Suicide is the second leading cause of death in people ages 10 to 24_knowing the often subtle
warning signs plays a crucial role in prevention.
Suicide might not feel like a family-friendly dinner conversation topic, but perhaps it should be!
Avoiding the topic won’t help them learn how to get help if they need it. One of the
misconceptions about the discussion of suicide is that talking about it causes kids and teens to
think about it. The truth is that parents can never know for certain whether or not a child
experiences suicidal thinking if they are too afraid to ask the question. It is complicated;
impulsive and associated with feelings of confusion, sadness, or anger. The so-called “red
flags” people are cautioned to look for can be subtle in young children_and of course this goes
for any age.
TRUST YOUR GUT…NOTICE behavioral changes that aren’t a one-time issue…take note:
>CHANGES in sleeping habits (too much/little, insomnia, or night wakings)
>CHANGES in eating habits (overeating or eating too little)
>WITHDRAWING from family/friends (social isolation)
>PSYCHOSOMATIC SYMPTOMS (head/stomachaches; those that can’t be explained
CHANGES AT SCHOOL
>DROP in academic performance >DECREASED interaction with teachers/school kids
>LACK of interest in school >School REFUSAL > LOSS of interest in daily activities
(playing, sports, extracurricular activities)
PREOCUPATION with DEATH
>About THEMSELVES >FREQUENT QUESTIONS about death >Statements about dying or
what will happen if the child dies (ex: ” You won’t miss me when I die, I wish I was dead,
I won’t bother you anymore when I’m gone.” >Fascinated with horror/murder
movies/books/songs and have admiration for ‘heroic worship’ of actors/singers who portray the
role of guns, death, morbid characteristics.
FEELINGS of HOPELESSNESS:
> About the Future >” Nothing can be done to improve their outcome OR No one who can help”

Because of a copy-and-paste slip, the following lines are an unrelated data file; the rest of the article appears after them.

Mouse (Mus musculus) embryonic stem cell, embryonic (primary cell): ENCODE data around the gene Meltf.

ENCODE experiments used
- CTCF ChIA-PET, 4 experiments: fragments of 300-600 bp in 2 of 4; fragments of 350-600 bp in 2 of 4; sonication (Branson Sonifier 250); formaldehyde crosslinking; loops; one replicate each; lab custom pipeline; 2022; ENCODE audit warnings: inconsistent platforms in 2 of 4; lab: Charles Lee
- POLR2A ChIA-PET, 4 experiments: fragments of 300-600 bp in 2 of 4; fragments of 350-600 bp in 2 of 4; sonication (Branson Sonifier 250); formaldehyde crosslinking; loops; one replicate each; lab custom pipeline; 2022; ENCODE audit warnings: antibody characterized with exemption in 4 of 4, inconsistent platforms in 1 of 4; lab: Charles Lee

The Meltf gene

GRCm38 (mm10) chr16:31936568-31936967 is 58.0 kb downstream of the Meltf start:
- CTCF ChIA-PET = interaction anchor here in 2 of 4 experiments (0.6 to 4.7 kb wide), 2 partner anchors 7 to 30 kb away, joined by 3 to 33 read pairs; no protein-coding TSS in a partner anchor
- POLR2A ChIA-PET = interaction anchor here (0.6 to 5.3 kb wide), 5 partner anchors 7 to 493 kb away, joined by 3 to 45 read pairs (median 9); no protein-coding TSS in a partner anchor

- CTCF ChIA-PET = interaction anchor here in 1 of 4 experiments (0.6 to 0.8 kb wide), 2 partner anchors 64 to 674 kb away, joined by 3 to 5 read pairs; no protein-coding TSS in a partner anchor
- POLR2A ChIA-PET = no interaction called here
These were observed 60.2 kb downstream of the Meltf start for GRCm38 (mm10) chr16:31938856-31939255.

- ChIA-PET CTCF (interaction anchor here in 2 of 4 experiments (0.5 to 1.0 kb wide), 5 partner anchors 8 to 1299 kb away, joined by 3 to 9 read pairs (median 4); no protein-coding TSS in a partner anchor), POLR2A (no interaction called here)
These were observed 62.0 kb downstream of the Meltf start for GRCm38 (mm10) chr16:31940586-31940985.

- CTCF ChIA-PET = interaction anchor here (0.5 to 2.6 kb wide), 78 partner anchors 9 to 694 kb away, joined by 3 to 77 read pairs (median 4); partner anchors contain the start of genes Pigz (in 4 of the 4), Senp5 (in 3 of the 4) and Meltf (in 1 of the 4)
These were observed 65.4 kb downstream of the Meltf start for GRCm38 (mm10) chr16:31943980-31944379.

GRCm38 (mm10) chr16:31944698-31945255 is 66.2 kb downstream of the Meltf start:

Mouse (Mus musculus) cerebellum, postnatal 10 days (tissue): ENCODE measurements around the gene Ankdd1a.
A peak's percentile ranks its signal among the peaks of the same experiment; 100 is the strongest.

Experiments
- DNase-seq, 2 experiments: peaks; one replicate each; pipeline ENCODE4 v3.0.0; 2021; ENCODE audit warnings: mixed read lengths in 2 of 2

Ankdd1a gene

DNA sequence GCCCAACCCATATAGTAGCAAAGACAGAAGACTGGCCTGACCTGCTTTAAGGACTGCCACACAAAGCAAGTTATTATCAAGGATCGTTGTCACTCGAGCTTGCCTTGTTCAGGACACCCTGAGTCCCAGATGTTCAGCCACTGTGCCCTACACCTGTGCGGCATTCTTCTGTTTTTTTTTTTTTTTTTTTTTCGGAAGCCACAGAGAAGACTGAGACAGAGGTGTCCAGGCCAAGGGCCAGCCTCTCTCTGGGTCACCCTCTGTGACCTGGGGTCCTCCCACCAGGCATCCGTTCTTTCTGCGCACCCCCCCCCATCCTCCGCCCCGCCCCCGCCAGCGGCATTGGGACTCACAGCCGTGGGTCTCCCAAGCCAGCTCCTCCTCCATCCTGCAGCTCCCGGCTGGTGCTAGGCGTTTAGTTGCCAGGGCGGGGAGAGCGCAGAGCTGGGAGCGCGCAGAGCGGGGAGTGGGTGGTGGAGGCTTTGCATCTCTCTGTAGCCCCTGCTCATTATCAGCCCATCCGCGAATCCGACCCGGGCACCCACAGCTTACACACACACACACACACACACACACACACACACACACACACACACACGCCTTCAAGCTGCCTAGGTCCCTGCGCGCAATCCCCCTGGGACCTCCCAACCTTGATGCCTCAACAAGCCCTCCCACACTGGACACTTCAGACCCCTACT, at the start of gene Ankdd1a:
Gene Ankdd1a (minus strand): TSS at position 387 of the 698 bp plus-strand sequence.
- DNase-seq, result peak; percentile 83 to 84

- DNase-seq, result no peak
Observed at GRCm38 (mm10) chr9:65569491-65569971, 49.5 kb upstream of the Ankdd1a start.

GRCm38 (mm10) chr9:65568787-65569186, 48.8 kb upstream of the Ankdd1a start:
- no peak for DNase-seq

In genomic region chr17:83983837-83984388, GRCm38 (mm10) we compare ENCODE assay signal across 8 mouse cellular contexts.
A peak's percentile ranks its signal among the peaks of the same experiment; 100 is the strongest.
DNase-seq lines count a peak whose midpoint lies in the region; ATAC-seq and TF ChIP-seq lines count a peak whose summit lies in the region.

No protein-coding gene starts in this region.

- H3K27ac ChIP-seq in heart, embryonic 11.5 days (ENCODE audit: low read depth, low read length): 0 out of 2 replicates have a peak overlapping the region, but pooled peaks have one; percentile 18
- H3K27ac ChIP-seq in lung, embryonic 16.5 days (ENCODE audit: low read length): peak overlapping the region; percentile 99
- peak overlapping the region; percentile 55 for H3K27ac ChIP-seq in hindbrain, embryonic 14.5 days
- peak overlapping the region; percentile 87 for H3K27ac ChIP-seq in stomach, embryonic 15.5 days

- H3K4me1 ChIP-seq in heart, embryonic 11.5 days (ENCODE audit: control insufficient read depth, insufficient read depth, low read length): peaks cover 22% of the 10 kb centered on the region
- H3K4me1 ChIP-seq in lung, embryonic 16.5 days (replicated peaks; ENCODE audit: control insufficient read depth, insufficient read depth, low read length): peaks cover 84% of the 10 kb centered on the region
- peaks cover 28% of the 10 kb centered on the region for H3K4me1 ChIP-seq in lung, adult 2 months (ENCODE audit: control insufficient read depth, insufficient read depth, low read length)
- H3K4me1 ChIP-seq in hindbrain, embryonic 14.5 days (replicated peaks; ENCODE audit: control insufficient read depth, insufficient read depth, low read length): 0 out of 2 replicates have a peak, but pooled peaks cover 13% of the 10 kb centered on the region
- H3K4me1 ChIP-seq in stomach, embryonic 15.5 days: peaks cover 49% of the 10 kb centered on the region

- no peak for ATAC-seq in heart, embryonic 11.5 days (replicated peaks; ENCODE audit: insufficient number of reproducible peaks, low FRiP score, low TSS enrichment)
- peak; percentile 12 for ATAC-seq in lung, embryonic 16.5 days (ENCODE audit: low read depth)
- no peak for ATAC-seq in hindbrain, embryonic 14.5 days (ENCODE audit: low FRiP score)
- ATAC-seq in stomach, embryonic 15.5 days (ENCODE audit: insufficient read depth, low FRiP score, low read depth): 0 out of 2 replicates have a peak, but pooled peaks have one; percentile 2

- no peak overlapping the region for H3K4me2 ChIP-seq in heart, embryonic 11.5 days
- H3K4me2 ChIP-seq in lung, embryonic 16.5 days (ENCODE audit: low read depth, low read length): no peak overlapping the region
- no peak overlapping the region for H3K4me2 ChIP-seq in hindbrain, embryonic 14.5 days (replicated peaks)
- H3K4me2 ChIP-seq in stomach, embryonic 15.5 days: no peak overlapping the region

Some folks give away their favorite possessions or tell others who should get their favorite
WRITING or DRAWING about death or suicide:
Young children and some adults struggle to verbalize intense emotions but often draw or write
about them…poems, stories, artwork should be EVALUATED.
SIGNIFICANT CHANGES IN MOOD: A shift from calmness to aggressive, withdrawn, or very
anxious / trying to be a perfectionist is a sign.
>PREVIOUS suicide attempt
>EXPERIENCING a LOSS (pets, friends/ relatives, ‘heroes’, divorce of family discord)
>FAMILY HISTORY of attempts; VIOLENCE or WITNESSING VIOLENCE
>ACCESS to FIREARMS; IMPUSIVITY; ACUTE REJECTION
>FEELINGS of HOPELESSNESS; FEELING LIKE a BURDEN
TO ALL PARENTS, RELATIVES, NEIGHBORS, CO-WORKERS, ETC:
ASK questions like,
“Are you feeling depressed/sad/thinking about killing or hurting yourself?” BE SPECIFIC, BE
GENTLE, DON’T GIVE UP OR GIVE IN …TRY AGAIN WITHOUT NAGGING and NOT
DEMANDING or having them feel guilty but have them feel LOVED.
With PROPER support in place, there is the hope of working through the feelings and triggers that
result in suicidal thinking and learning effective coping skills to deal with difficult life situations.
Next month, we will give more specific conversations/suggestions and case studies. WE GOT
TO KEEP THE COMMUNICATION AND LOVE ONGOING!!!
Brenda M. Jelks-Hutchinson